“It was founded in 2009, it was myself and three other partners. We were just a laser hair removal clinic and over next nine years to 2018 we evolved our service mix and got to nineclinics.
“In 2018 we were acquired by a private equity and it gave us resources and expertise to go on a strong growth path.
“So from 2018 to listing day at the end of 2020 we grew from 12 or 13 clinics to 56. That was nearly organic with the exception of one small acquisition.
“At the same time we really focused on changing our service mix from being predominantly a laser hair removal clinic to injectables as a predominant part of our business.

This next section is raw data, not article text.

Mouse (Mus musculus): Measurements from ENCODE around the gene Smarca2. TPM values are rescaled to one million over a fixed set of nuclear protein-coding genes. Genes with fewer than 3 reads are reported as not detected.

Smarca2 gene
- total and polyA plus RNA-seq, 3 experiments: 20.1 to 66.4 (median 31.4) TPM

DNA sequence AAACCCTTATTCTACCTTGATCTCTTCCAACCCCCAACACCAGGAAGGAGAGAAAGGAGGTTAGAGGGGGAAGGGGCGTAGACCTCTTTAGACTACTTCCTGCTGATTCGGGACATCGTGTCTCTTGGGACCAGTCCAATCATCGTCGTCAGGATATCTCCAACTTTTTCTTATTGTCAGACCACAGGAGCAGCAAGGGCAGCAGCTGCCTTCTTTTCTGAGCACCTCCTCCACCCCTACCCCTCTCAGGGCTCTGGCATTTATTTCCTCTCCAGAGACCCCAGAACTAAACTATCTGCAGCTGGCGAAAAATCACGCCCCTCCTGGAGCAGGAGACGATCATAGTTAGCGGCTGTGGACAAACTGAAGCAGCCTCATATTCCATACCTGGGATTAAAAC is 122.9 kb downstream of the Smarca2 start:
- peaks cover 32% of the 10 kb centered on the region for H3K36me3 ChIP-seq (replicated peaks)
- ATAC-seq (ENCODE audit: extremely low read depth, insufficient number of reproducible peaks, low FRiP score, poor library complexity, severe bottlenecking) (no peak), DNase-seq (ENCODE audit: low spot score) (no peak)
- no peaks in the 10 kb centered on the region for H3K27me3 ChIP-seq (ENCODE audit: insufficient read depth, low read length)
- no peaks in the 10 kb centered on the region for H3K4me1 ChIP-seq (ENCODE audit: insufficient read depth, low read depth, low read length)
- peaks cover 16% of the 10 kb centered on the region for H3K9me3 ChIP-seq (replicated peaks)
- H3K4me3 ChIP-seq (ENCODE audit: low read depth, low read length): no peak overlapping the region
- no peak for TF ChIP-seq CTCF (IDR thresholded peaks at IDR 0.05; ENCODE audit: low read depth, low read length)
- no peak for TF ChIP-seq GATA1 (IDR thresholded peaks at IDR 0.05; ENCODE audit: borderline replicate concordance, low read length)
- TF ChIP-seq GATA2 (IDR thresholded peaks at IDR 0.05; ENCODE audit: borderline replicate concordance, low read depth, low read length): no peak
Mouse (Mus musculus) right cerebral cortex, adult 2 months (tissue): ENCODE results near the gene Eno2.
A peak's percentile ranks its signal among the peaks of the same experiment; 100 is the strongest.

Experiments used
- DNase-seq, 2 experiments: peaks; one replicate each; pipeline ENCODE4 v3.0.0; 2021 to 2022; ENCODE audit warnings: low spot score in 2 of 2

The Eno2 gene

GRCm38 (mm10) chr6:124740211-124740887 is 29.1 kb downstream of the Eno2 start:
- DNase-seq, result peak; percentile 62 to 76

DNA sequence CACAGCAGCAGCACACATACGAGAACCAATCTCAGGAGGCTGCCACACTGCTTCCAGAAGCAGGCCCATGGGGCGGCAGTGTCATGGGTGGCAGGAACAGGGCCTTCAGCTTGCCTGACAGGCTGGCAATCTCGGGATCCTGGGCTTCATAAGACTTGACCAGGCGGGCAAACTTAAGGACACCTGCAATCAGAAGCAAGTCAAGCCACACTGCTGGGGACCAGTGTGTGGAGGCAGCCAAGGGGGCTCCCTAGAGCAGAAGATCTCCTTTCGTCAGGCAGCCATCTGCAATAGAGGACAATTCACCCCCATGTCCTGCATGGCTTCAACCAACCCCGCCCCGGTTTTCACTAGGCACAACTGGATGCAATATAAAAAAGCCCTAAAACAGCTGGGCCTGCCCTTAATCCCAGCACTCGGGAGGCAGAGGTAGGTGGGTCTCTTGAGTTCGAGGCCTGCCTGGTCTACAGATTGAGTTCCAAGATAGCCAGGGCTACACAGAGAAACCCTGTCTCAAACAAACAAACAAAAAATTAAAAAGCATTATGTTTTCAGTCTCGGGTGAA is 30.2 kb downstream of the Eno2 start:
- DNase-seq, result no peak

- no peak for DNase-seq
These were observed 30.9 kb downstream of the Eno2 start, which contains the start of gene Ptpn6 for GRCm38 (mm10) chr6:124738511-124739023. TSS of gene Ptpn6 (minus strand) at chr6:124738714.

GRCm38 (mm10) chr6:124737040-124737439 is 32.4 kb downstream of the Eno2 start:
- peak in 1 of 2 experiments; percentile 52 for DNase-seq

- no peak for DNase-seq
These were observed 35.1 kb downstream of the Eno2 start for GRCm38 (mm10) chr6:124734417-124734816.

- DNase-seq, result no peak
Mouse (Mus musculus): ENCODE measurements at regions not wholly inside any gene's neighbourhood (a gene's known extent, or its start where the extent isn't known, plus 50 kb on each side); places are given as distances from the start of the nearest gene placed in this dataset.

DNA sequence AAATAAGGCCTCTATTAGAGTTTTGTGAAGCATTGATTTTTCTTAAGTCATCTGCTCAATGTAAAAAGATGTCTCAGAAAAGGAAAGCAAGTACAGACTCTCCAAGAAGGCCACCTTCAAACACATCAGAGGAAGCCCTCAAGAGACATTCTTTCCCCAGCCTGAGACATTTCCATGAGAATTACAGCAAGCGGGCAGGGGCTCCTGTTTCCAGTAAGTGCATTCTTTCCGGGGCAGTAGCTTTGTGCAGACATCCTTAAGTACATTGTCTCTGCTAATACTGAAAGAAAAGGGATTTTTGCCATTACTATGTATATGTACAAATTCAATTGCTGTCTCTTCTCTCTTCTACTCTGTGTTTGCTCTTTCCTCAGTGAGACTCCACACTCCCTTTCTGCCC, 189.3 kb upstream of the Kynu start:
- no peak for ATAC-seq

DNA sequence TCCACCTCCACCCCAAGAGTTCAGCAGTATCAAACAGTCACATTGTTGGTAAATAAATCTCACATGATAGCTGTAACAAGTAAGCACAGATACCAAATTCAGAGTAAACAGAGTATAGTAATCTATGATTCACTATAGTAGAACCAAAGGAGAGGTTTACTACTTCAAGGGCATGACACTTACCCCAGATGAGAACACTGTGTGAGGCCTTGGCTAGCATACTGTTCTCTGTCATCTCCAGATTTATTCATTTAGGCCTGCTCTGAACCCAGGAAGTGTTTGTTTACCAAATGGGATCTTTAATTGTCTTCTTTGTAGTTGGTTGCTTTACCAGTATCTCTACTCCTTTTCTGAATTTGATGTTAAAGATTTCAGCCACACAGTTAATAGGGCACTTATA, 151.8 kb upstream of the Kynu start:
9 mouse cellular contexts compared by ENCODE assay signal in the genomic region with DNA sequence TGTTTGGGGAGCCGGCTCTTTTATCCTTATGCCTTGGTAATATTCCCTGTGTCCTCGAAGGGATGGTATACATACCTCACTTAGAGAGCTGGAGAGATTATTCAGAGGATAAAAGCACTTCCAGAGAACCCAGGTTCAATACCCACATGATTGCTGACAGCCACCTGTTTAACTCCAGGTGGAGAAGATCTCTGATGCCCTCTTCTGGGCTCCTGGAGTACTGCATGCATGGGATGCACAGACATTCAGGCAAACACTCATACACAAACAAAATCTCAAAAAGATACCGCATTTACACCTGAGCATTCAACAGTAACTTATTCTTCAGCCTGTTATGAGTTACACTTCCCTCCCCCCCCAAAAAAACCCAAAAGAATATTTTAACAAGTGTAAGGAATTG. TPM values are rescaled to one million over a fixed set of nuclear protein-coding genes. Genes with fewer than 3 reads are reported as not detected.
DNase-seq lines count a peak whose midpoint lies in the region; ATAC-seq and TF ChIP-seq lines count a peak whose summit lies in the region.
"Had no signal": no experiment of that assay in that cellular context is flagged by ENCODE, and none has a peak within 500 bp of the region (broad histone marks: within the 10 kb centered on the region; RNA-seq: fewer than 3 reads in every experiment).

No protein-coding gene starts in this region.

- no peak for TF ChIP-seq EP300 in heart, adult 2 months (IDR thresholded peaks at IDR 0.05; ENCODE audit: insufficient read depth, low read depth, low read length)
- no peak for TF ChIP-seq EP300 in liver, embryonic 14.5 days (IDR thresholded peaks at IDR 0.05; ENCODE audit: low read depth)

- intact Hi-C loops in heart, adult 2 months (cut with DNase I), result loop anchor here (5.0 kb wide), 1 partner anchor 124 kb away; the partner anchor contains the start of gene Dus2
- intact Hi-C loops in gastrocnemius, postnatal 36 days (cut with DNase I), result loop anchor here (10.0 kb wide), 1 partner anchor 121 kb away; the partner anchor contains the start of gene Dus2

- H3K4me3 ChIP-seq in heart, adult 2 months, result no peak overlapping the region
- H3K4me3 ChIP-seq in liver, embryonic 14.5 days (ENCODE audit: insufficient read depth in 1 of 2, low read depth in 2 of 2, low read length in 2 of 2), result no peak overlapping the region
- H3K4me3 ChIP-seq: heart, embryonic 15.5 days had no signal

“We’re obviously now listed and did an acquisition in June 2021, took the keys six weeks ago, and our service mix has now changed.
“41% of our revenue now is injectables, 29% is laser hair and balance is skin care, skin treatments and body.
“We’re an all-encompassing cosmetics clinics and we’re 118 clinics and growing.”
“We’ve been quite comfortable in regards to that due to national footprint and growth.
“We’re having good results and growing well so we’re getting investors and institutions onboard.
“We have a good quality list of institutions. Wilson Asset Management have become a primary shareholder of us and they’re very supportive. We’ve got an accomplished board as most of our support has come from our board.
“Our institutions have been very supportive. When we had to do a raise for Australian Skin Clinics, we had strong support there and they’re seeing and believing in the growth story.”